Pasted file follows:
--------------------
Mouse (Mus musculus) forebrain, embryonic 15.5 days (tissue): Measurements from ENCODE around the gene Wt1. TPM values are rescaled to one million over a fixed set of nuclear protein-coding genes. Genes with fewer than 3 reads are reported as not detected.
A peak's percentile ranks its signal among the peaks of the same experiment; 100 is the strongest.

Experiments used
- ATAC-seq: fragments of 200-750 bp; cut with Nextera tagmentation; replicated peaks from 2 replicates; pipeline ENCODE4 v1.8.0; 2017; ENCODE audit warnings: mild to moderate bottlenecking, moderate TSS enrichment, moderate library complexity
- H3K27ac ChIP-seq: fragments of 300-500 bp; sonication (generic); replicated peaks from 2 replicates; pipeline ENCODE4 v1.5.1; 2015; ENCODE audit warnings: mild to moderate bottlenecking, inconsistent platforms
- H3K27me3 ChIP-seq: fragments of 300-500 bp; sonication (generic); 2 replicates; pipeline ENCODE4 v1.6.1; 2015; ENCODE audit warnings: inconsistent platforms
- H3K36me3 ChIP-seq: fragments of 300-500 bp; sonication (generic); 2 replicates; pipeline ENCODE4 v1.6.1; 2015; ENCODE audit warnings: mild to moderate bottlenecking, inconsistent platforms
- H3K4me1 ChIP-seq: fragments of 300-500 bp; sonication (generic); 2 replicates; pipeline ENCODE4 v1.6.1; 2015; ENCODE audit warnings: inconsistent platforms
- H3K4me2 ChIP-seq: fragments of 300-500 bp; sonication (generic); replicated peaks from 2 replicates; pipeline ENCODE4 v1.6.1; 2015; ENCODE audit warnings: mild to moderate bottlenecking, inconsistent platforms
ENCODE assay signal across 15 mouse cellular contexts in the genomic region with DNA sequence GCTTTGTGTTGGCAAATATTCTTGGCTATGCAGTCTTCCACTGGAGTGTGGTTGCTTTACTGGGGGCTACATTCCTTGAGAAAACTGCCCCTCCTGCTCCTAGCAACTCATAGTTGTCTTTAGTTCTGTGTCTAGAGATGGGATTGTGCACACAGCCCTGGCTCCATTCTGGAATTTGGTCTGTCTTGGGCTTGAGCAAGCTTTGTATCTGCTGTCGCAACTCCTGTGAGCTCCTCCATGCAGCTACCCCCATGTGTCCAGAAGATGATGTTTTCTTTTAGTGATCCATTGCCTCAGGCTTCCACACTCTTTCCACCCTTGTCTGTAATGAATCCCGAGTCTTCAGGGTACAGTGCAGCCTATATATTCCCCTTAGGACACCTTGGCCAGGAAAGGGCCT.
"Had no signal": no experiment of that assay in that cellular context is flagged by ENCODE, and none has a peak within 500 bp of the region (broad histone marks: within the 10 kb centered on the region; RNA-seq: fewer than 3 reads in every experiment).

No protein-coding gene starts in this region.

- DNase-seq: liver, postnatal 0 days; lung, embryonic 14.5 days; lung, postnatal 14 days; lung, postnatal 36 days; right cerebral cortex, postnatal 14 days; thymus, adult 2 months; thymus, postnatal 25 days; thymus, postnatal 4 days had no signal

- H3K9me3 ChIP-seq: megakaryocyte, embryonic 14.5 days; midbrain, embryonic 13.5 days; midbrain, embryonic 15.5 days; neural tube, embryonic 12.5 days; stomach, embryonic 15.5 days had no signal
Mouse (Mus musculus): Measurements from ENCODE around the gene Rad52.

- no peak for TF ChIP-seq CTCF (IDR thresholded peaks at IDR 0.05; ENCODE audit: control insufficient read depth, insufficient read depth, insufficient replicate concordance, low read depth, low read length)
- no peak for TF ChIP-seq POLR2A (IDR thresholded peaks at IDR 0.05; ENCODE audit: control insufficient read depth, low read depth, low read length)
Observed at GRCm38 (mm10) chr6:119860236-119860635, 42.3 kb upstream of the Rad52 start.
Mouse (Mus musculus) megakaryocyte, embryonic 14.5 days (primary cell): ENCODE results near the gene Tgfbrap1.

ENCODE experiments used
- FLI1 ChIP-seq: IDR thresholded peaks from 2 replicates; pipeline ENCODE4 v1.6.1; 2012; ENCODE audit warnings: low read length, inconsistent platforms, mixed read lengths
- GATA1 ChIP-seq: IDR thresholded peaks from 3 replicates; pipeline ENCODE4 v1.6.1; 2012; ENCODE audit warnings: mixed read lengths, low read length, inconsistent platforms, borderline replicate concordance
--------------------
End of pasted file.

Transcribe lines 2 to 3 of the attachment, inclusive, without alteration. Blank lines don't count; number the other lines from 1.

A peak's percentile ranks its signal among the peaks of the same experiment; 100 is the strongest.

Experiments used